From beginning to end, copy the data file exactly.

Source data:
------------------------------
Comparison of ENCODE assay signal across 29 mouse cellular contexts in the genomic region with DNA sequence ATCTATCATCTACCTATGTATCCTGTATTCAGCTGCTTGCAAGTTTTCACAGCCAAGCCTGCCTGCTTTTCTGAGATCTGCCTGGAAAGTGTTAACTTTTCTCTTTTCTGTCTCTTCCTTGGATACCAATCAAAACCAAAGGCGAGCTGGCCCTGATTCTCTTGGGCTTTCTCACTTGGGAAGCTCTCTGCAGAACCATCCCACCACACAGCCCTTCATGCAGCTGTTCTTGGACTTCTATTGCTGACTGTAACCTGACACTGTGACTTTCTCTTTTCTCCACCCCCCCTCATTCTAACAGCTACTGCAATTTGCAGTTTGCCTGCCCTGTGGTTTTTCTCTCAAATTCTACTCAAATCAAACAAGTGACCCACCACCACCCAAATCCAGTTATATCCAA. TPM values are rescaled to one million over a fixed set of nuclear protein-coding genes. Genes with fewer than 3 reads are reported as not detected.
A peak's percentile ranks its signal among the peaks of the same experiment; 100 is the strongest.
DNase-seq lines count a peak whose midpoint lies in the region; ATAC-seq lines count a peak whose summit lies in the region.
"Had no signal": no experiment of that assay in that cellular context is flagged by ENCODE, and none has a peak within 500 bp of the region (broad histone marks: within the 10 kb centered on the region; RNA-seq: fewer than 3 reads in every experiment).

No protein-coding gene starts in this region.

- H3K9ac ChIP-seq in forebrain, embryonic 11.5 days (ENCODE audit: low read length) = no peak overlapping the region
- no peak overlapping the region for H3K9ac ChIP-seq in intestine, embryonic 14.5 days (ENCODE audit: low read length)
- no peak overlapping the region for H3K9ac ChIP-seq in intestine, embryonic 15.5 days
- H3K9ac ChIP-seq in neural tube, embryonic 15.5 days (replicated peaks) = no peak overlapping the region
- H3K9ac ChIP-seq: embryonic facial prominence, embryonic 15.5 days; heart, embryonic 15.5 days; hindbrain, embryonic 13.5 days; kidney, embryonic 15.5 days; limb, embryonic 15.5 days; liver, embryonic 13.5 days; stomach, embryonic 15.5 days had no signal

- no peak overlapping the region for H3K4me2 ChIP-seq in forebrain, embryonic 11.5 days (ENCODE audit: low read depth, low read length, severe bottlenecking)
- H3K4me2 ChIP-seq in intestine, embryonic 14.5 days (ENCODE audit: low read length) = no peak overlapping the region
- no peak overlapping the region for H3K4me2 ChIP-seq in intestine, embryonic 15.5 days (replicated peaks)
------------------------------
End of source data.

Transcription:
Comparison of ENCODE assay signal across 29 mouse cellular contexts in the genomic region with DNA sequence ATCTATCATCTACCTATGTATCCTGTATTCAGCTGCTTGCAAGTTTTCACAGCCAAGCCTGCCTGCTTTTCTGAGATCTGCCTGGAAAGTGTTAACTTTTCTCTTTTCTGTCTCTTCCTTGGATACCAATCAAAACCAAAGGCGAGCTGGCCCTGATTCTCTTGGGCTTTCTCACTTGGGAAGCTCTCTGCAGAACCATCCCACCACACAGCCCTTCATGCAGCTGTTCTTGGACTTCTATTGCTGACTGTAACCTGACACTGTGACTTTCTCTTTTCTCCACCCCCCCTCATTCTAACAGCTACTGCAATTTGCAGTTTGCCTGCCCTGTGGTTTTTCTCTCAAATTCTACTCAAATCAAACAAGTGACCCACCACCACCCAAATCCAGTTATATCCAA. TPM values are rescaled to one million over a fixed set of nuclear protein-coding genes. Genes with fewer than 3 reads are reported as not detected.
A peak's percentile ranks its signal among the peaks of the same experiment; 100 is the strongest.
DNase-seq lines count a peak whose midpoint lies in the region; ATAC-seq lines count a peak whose summit lies in the region.
"Had no signal": no experiment of that assay in that cellular context is flagged by ENCODE, and none has a peak within 500 bp of the region (broad histone marks: within the 10 kb centered on the region; RNA-seq: fewer than 3 reads in every experiment).

No protein-coding gene starts in this region.

- H3K9ac ChIP-seq in forebrain, embryonic 11.5 days (ENCODE audit: low read length) = no peak overlapping the region
- no peak overlapping the region for H3K9ac ChIP-seq in intestine, embryonic 14.5 days (ENCODE audit: low read length)
- no peak overlapping the region for H3K9ac ChIP-seq in intestine, embryonic 15.5 days
- H3K9ac ChIP-seq in neural tube, embryonic 15.5 days (replicated peaks) = no peak overlapping the region
- H3K9ac ChIP-seq: embryonic facial prominence, embryonic 15.5 days; heart, embryonic 15.5 days; hindbrain, embryonic 13.5 days; kidney, embryonic 15.5 days; limb, embryonic 15.5 days; liver, embryonic 13.5 days; stomach, embryonic 15.5 days had no signal

- no peak overlapping the region for H3K4me2 ChIP-seq in forebrain, embryonic 11.5 days (ENCODE audit: low read depth, low read length, severe bottlenecking)
- H3K4me2 ChIP-seq in intestine, embryonic 14.5 days (ENCODE audit: low read length) = no peak overlapping the region
- no peak overlapping the region for H3K4me2 ChIP-seq in intestine, embryonic 15.5 days (replicated peaks)